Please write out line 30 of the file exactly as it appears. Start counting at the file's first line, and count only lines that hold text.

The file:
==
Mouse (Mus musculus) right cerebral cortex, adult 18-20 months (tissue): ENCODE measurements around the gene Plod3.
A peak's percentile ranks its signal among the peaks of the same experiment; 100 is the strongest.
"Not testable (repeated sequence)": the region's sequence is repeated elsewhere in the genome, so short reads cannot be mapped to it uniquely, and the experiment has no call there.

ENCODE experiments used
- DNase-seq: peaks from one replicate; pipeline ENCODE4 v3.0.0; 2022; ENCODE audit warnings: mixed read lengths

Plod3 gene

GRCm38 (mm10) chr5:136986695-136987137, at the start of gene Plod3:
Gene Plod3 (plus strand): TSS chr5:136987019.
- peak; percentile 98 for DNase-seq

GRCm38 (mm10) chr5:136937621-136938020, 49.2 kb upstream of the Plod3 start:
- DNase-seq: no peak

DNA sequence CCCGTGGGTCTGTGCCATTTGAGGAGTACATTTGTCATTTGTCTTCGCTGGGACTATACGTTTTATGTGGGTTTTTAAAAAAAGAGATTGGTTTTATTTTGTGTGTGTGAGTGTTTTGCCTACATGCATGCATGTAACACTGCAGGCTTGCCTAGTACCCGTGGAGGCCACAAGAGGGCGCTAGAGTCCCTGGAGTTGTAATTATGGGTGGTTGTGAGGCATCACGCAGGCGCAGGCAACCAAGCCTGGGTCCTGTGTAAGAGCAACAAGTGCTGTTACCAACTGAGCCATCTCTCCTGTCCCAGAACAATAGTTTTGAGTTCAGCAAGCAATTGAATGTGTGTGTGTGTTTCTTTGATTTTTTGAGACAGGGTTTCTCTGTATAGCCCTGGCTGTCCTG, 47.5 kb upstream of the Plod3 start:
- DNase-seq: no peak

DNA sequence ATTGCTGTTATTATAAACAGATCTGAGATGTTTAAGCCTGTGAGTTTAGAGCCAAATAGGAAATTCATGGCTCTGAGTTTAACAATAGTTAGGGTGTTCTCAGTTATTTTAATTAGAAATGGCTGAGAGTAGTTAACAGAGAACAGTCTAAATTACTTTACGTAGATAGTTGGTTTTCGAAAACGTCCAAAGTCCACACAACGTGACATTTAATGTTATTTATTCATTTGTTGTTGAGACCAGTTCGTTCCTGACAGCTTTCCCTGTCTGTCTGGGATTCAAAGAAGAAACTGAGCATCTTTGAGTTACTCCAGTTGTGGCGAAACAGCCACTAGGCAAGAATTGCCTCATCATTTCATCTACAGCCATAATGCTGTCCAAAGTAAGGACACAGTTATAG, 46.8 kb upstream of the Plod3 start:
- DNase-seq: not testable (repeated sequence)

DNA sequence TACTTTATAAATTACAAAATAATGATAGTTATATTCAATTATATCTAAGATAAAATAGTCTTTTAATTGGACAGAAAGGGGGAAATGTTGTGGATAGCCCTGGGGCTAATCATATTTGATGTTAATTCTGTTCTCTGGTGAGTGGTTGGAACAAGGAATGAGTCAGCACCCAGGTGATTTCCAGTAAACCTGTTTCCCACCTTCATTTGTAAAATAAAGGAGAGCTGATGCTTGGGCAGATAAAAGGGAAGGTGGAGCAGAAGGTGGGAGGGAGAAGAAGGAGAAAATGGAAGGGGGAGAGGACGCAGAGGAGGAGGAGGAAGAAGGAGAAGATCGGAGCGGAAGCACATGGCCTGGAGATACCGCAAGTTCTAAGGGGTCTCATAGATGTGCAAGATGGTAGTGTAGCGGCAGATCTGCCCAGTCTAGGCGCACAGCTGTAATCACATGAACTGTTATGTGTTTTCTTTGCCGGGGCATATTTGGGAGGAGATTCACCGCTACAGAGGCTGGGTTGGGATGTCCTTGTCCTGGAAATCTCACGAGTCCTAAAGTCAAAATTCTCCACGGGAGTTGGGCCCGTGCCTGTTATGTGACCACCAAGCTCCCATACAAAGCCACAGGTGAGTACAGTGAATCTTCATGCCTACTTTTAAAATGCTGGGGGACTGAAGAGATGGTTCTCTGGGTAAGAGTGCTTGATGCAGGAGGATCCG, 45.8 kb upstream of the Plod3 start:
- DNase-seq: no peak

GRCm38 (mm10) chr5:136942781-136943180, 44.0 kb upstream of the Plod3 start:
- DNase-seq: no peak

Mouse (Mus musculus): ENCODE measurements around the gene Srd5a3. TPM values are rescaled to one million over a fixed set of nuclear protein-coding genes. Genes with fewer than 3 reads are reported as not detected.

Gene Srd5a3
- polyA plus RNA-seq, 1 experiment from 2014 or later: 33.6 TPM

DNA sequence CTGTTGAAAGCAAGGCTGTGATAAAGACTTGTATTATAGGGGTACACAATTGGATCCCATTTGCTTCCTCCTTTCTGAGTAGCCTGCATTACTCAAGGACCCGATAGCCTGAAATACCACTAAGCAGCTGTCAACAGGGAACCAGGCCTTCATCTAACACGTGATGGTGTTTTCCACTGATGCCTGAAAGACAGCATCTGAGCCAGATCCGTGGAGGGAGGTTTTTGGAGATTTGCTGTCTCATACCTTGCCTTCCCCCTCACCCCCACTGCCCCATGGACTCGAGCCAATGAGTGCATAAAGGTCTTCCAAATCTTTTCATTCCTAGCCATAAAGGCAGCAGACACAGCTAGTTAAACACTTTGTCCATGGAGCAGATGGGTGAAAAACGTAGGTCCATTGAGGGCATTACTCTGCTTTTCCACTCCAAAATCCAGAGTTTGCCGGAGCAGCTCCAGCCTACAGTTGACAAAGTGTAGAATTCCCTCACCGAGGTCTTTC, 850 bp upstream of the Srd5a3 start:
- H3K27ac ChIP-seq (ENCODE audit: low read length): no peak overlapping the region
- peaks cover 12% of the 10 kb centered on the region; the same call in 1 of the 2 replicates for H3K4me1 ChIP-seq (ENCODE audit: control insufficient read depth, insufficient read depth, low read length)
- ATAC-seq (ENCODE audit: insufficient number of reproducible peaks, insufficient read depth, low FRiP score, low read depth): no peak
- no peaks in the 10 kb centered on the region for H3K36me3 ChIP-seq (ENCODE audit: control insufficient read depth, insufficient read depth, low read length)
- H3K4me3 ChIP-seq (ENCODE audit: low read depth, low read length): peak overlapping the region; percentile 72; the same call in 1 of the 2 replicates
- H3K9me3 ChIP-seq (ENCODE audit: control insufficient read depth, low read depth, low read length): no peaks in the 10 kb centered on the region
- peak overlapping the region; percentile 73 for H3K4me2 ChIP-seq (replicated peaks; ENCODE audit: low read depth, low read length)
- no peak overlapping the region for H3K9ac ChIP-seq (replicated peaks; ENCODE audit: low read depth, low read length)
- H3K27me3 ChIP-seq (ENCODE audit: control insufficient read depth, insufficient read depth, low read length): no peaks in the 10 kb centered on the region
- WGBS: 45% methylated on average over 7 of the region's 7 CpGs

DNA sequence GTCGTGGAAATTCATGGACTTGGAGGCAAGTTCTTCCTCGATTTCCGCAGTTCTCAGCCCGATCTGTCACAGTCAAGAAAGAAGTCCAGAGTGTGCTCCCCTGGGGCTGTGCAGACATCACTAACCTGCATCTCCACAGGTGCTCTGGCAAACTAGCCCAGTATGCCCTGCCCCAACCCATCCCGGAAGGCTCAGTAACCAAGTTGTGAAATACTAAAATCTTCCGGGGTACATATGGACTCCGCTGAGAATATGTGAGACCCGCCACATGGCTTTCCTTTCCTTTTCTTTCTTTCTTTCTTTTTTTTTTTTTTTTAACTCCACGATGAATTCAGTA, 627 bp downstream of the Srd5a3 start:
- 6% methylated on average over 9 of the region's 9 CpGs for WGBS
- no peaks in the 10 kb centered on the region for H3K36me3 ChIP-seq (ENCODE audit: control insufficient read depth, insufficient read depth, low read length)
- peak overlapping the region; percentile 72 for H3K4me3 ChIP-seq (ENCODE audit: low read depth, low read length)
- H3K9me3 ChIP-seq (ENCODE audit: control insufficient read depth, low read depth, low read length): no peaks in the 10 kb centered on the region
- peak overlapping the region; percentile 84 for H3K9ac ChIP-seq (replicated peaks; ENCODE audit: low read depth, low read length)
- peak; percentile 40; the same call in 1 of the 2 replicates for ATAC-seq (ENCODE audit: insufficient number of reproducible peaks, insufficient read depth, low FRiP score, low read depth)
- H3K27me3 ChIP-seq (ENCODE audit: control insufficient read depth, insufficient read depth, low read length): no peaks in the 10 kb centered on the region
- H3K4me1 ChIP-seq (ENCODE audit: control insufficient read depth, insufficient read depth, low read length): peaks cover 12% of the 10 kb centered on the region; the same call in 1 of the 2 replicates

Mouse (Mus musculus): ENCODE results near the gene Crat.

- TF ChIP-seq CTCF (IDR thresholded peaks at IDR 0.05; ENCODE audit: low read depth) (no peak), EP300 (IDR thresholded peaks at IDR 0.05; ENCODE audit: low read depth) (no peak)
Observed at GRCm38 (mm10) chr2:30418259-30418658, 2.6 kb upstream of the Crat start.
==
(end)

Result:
- peak overlapping the region; percentile 73 for H3K4me2 ChIP-seq (replicated peaks; ENCODE audit: low read depth, low read length)